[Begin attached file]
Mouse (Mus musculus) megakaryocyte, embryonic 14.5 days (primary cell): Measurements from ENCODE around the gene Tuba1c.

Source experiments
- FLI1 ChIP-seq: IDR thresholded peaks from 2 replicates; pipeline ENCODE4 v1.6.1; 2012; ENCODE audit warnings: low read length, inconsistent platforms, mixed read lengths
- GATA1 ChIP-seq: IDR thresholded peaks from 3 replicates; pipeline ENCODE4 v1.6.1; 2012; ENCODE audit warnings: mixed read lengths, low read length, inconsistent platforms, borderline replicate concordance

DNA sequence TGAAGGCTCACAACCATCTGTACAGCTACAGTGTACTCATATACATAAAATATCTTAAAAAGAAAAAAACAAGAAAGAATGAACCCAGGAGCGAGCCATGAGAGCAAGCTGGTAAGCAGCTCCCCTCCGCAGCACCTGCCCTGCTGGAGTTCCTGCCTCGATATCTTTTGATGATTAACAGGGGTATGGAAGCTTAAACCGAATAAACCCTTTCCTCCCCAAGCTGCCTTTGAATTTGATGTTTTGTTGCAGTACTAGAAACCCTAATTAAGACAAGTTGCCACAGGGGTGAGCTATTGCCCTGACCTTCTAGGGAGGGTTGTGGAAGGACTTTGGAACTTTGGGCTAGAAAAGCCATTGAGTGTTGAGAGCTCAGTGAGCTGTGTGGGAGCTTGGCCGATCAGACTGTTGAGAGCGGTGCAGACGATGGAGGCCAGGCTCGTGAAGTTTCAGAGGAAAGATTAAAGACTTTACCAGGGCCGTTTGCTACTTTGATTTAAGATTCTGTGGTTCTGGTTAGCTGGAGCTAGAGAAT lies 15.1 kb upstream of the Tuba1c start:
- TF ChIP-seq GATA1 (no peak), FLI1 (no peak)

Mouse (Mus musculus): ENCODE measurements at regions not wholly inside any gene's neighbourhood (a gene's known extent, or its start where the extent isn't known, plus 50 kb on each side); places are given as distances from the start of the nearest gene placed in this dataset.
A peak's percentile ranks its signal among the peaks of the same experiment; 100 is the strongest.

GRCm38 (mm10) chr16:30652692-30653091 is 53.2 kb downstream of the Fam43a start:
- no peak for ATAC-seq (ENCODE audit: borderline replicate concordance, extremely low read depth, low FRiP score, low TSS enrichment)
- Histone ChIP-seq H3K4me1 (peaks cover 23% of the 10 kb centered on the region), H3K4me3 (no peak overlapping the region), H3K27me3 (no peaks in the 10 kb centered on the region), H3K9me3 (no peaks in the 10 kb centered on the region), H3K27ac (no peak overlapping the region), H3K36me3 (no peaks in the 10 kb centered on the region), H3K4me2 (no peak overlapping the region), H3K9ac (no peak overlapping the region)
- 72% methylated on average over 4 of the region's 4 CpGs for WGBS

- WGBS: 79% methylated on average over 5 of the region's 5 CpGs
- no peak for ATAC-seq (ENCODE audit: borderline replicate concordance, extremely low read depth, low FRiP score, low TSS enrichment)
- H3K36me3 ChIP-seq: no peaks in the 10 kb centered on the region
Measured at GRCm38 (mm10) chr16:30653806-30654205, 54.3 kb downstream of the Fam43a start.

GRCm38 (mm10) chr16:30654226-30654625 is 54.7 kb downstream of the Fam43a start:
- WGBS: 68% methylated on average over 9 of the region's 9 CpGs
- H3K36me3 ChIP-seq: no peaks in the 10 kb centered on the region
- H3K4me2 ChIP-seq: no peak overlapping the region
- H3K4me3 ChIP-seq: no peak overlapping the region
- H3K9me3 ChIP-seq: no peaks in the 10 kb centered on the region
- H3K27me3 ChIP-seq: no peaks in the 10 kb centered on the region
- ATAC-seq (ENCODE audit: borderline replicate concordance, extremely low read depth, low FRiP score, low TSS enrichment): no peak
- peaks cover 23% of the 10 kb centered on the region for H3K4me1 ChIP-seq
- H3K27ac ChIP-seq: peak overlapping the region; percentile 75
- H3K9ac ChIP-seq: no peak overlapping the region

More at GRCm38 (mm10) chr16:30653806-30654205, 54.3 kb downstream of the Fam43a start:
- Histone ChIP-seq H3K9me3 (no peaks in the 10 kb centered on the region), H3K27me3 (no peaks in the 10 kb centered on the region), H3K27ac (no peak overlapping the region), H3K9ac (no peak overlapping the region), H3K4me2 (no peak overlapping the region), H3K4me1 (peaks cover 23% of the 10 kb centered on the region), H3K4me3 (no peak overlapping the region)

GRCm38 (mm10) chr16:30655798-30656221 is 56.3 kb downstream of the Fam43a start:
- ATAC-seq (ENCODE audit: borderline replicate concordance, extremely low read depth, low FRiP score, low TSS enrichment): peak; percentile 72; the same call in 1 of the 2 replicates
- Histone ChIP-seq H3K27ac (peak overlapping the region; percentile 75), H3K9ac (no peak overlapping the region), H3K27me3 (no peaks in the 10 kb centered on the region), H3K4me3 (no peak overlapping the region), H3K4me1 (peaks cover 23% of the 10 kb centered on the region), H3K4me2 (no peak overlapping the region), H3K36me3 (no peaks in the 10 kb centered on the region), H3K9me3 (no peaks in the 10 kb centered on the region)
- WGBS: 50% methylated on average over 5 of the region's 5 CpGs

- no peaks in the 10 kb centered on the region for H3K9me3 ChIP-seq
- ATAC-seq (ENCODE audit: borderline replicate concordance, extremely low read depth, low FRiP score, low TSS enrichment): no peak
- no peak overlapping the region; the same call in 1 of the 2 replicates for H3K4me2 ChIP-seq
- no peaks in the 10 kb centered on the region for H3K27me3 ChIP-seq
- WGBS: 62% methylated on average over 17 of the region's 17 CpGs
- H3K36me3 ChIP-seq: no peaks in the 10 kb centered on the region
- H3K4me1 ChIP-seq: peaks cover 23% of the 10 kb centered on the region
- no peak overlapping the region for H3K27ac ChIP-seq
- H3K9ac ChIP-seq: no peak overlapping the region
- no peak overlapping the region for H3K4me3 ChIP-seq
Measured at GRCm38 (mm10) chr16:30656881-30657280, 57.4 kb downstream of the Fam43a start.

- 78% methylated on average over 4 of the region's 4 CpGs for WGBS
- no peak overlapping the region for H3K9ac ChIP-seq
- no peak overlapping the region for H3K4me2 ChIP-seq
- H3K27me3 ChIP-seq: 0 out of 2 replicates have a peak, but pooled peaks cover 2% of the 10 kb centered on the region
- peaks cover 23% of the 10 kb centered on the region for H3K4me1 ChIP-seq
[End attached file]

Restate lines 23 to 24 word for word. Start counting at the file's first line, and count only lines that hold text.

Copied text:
- H3K27me3 ChIP-seq: no peaks in the 10 kb centered on the region
- ATAC-seq (ENCODE audit: borderline replicate concordance, extremely low read depth, low FRiP score, low TSS enrichment): no peak